Self control: dealing with temptations

Lets look at how we can use our self control when we are tempted by something that may be appealing to us.  From the simple point of view if we look at something in the store or at something that belongs to someone else, while we may want it or something like it we would not steal it.  We know that taking something that does not belong to us, no matter how much we want it would be the wrong thing to do and would have very bad consequences.  We know that when that trust has been broken between individuals it is very hard to get back and using our self control is how we can maintain a high level of trust with our parents, friends, teachers, and employees / employers.

But this is not the only kind of temptations around us.  We may be tempted to not tell the truth, especially if we are scared or think we are about to get into trouble.  It takes a great deal of character and self control to stop ourselves from stealing or lying to others.  But there are temptations all around us.  For each one of us they are going to be different.  For some temptations may come in the form of food, intimacy, drugs, alcohol, gambling. For some we find ourselves lying to ourselves, the greatest form of deception, about whatever it is that is tempting to us.   So how do we guard ourselves from these sorts of things?

By taking the STEP.  STOP and take a deep breath or two.  Count to ten get away from the situation for a minute to give yourself time to THINK up some solutions.  Write them down, think about each way you could deal with the situation.  The EVALUATE all the possible solutions with 3 questions; Will this solution work, Is it safe and Is it fair?  When all 3 of those questions can be answered in a positive way then we can choose from the solution options that meet that criteria for what is best for us and immediately PROCEED with the plan.

Now while this is harder to do than it is to say, the way we get ourselves strong enough to use our self control at our command is to practice it on little things.  For instance I know that I need to do physical activity every day.  So have I set a time to do that?  When that time comes do I make excuses to refrain or do I make a personal victory by carrying out my plan?  When you have the little victories on a daily basis, when there is a bigger temptation we will have grown that muscle strong enough to demonstrate our self control. 

As a parent we can set the example and show our children when we are using our self control, and point out what and why we are doing it.  We can encourage them to do the same and celebrate with them when they display self control.  Talking and using the words on a consistent basis will be a great reminder for both parent and child.

Self control: asking permission

Today we are going to talk about asking permission.  What does asking permission have to do with self control?  It starts at a very young age.  When a child wants a toy or crayons that someone else is using or has in their possession, the first thing that pops in their head is to grab it and take it for themselves.  Then as they get older they may use things that belong to their siblings or friends without asking.  As teens this may evolve into going out or to places without clearing it first with their parents.  As adults we may do things because we feel we have the right to do so (because we are adults).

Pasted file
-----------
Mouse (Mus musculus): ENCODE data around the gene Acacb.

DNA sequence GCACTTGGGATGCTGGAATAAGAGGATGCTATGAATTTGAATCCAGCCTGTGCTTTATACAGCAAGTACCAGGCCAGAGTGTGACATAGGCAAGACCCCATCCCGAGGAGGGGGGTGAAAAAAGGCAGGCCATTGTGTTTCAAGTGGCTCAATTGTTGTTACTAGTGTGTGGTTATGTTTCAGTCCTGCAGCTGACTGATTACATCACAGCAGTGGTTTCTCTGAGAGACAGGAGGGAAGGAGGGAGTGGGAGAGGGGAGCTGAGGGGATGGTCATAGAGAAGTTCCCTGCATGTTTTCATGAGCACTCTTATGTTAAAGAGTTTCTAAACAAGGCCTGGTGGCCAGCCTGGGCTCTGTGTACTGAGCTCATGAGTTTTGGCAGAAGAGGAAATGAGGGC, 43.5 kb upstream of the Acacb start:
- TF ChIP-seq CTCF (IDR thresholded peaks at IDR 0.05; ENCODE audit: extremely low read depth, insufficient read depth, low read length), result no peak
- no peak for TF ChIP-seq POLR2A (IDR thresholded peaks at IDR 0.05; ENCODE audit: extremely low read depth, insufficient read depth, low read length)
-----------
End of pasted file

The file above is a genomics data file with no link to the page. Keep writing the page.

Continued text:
What would happen if as a 5 year old we just grabbed the markers out of the hand of another child?  Is it safe or fair?  Will that solution work?  Of course not, we expect that we would learn to ask nicely without grabbing or yelling.  So we say “Excuse me, may I use that marker when you are done?”  As we get older We can begin to learn about respecting the rights of others and their property.  Even as pre-teens we learn that it is the respectful thing to ask for permission from our siblings and friends if we want to use their video game, or other possession.  Then we return it when we say we will.  This begins to build trust and respect for each other.

As we get older and have more freedom though we want to remember that just because we have the right to do something does not mean that it is the respectful thing to do.  Asking for permission for things that we want and need, instead of just taking them, helps to build trust and respect.  If as a teen you are spending the evening at a friends house and they decide to go visit another persons house, it builds trust and respect if we call and ask permission from our parents.  Why should we do this?  Using our empathy imagine how mom and dad would feel if they called for you and you were not where you said you would be.  They would first be very frightened and then upset and then they would begin to not trust you for your word.  A simple phone call would resolve all of that and create a better relationship with your parents.

Having said that about our kids it is time for us as parents to examine how we treat them.  If we are going out do we let others know where we are going and what time we expect to return.  If this is not a practice we have, we cannot expect our children to do any different.  In fact they are going to believe that being a grown up means you can do what you want, when you want, without telling anyone.  Taking this simple step of – self control – has far reaching impact on our relationships with our family and friends.